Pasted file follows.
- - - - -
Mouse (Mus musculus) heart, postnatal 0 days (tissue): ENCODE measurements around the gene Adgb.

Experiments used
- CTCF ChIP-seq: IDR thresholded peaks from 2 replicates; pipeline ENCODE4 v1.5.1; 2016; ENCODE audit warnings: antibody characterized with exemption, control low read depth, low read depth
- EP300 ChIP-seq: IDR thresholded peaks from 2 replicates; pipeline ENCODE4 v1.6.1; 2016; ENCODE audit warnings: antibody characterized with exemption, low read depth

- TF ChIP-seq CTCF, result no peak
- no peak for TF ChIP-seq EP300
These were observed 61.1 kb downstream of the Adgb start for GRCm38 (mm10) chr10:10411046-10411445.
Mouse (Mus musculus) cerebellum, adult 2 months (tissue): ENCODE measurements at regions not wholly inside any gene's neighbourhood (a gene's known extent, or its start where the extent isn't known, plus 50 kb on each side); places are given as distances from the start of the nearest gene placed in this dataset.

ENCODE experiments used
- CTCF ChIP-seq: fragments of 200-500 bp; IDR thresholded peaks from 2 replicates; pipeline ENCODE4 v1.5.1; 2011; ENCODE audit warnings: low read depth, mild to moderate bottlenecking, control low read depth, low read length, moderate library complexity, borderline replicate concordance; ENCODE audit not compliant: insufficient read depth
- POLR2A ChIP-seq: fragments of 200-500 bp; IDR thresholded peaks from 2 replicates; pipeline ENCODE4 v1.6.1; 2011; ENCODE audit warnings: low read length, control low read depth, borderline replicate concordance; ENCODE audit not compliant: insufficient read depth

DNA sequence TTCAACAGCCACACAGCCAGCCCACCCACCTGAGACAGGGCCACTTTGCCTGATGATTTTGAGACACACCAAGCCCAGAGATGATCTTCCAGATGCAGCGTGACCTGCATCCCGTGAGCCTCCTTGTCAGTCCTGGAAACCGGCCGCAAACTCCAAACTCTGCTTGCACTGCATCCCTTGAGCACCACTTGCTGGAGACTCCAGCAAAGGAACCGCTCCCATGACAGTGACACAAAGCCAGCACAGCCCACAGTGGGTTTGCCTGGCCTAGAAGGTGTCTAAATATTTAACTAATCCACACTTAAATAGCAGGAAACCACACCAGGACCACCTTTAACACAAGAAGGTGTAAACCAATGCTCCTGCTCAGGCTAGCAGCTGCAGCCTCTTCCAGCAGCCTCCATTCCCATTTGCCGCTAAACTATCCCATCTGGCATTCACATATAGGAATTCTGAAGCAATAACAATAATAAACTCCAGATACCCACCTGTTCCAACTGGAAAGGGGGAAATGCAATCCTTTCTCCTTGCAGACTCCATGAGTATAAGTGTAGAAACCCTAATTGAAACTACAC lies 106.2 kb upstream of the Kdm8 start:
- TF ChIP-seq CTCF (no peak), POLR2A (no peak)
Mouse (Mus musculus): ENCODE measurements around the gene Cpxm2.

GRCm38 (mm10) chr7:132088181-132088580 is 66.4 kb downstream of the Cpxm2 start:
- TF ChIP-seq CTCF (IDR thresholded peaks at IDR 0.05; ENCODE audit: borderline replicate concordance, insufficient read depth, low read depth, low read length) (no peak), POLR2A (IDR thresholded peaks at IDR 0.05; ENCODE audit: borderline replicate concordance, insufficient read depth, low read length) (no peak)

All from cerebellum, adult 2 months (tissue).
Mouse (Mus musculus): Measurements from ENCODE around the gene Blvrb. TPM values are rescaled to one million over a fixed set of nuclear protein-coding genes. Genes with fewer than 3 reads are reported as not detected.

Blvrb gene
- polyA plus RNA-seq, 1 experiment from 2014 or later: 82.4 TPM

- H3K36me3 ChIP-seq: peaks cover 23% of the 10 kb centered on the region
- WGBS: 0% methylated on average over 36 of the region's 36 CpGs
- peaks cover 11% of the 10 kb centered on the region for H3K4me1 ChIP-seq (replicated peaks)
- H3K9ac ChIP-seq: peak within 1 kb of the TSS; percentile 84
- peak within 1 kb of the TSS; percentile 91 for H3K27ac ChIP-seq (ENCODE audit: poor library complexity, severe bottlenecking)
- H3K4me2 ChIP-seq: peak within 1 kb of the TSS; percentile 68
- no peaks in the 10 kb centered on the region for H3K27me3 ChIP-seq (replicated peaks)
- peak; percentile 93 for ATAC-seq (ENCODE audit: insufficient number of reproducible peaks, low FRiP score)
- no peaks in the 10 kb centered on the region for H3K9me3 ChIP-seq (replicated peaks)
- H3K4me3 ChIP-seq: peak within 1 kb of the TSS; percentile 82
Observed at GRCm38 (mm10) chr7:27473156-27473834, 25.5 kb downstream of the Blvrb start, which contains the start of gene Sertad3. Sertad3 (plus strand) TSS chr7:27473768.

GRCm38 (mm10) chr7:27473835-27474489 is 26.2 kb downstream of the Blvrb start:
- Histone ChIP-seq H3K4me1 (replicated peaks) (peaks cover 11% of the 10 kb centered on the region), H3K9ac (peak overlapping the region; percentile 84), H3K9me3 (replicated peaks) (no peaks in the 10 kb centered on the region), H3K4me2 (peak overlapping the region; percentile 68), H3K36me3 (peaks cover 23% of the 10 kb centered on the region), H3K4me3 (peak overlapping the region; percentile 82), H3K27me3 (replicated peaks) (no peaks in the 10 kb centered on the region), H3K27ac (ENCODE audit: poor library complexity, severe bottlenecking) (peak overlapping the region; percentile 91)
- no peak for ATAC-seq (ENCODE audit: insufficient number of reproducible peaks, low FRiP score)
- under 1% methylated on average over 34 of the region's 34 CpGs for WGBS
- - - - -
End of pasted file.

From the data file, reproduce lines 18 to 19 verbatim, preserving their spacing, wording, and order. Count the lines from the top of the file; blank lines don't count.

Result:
Mouse (Mus musculus): Measurements from ENCODE around the gene Blvrb. TPM values are rescaled to one million over a fixed set of nuclear protein-coding genes. Genes with fewer than 3 reads are reported as not detected.

Blvrb gene